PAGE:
The words of the OSNS written in the entry to their facility in Penticton. (Submitted)

Women in Business: At the heart of the job is always the kids

Manisha Willms is the executive director of OSNS

Included in the Wednesday, May 4 print edition is our Women in Business magazine where we highlight South Okanagan women who are making a difference in the community and in the business world. Below is a profile on Manisha Willms, who is featured in the magazine.

If you have a child, odds are you have at least heard of the Okanagan Similkameen Neurological Society, (OSNS) even if you haven’t needed their services yourself.

The OSNS provides support for children with early intervention programs like speech-language pathology, physiotherapy, occupational therapy as well as an Autism Treatment (ABA) program.

At the helm of this vital service is Manisha Willms.

As the executive director, among her responsibilities are coordinating the many teams that make up the OSNS, as well as working with the provincial government and Interior Health.

“It’s my job to just make sure that everything we do aligns with our mission and vision and values, and it’s our mission to provide a way forward for every kid, no matter what that child is struggling with,” said Willms. “And it’s my very happy job to get help from the 50 or so people working in this building.”

Helping children has been lifelong work for Willms. Before becoming the executive director at OSNS, she worked more directly with children as a speech-language pathologist, particularly with early intervention for children. With the OSNS, she has been able to continue her work even if she doesn’t always directly interact with children.

“I loved working with young kids, but also learning about leadership and community health care was really interesting to me, and I like the business end of it as well,” said Willms. “But at the end of the day, we want to improve the lives of children and we want to change the trajectory that kids are on to be as positive as it can be.”

Willms joined the OSNS in 2013, right around the time that the society was renovating its building next to Penticton Regional Hospital.

When the OSNS’s current facility opened in 1996, it served 180 children. Now it provides for around 1,600 children a year.

As a non-profit, the OSNS would not be able to function without the support of both the government and the community. That means many meetings, and plenty of work reaching out and coordinating fundraising.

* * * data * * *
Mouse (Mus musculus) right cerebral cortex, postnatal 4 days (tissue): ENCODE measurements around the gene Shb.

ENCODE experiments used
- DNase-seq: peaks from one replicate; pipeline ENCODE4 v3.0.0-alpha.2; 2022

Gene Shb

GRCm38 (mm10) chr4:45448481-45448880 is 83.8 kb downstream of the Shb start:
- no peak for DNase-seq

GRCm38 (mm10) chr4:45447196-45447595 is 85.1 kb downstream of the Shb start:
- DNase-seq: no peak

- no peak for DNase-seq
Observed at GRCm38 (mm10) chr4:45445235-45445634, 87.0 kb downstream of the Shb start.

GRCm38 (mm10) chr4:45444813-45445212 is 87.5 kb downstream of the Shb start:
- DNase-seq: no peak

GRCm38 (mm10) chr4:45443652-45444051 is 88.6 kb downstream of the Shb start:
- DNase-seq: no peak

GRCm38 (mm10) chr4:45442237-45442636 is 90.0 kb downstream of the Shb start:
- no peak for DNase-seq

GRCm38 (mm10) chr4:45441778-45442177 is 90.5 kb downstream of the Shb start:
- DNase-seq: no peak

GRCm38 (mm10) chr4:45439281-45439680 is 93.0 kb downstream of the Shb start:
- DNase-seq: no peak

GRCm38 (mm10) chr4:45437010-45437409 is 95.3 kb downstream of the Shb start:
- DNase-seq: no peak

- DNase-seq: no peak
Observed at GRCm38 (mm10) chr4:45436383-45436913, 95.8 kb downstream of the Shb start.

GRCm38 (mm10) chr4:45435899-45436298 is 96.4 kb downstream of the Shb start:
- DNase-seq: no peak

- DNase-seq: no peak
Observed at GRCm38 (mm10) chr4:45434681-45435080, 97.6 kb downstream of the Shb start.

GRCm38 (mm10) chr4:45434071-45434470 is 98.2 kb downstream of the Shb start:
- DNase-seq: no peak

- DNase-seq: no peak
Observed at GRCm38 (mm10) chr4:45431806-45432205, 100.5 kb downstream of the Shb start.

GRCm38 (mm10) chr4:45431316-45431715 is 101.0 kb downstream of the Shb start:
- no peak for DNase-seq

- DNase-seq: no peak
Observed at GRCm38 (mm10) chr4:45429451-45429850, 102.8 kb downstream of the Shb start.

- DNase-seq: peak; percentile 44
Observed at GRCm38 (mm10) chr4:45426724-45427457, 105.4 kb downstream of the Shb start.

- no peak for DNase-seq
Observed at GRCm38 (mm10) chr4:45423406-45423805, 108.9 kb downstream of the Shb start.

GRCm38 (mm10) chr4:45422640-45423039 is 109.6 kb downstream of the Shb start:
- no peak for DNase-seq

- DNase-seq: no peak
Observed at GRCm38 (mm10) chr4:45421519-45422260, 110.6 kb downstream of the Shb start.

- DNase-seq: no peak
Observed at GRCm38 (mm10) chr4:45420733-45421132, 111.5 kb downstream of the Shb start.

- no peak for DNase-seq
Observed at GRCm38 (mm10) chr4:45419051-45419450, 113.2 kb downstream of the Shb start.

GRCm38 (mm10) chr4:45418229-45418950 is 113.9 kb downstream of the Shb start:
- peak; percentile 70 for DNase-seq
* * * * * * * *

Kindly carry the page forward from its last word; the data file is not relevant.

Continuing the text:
“Like a lot of non-profits who are doing health care and community health care work, it’s hard to meet the budget, so part of my job is interfacing with the community to get their help and working hard with governments so that we don’t have the waiting lists where kids are not getting the services they need,” said Willms. “What is beautiful is this community really understands the value of what we do, and when it comes time for when we need something, people are just fantastic.”

That community generosity is seen at OSNS’ yearly Share-a-Smile Telethon which is the main fundraiser with hours of efforts by performers and volunteers. The OSNS also holds other fundraisers, such as the Colour Fun Run and golf tournament. They have also recently opened a new Legacy Foundation, which received a kickstart $250,000 donation from the local Tim Hortons family.

Community outreach is a key aspect of what the OSNS does to help both children and their families to feel supported.

“Our mission is also to have a more compassionate community, to help the community learn that when a child is having a meltdown in a store, it may not be about behaviour so not to judge but be helpful and kind when we can,” said Willms.

With a demanding schedule, it’s the kids and the team at OSNS that keeps Willms going.

“In this role I get to work with people who are passionate about the same thing, and you don’t get that in all jobs,” said Willms. “I think like everyone I’ve reflected on how I manage balance in my life, and it’s not always easy. I have built in breaks here at the center where I can take five minutes and hang out with a kid or join a bit of a treatment session or just chat with a parent about the real things that matter to them. I remind myself to take those moments and ground myself in the why we do what we do.”

“You know, it’s what binds us; we all love our [OSNS] children.”

READ MORE: Penticton Women in Business: The legacy of Tickleberry’s continues with Kelsey Hoy

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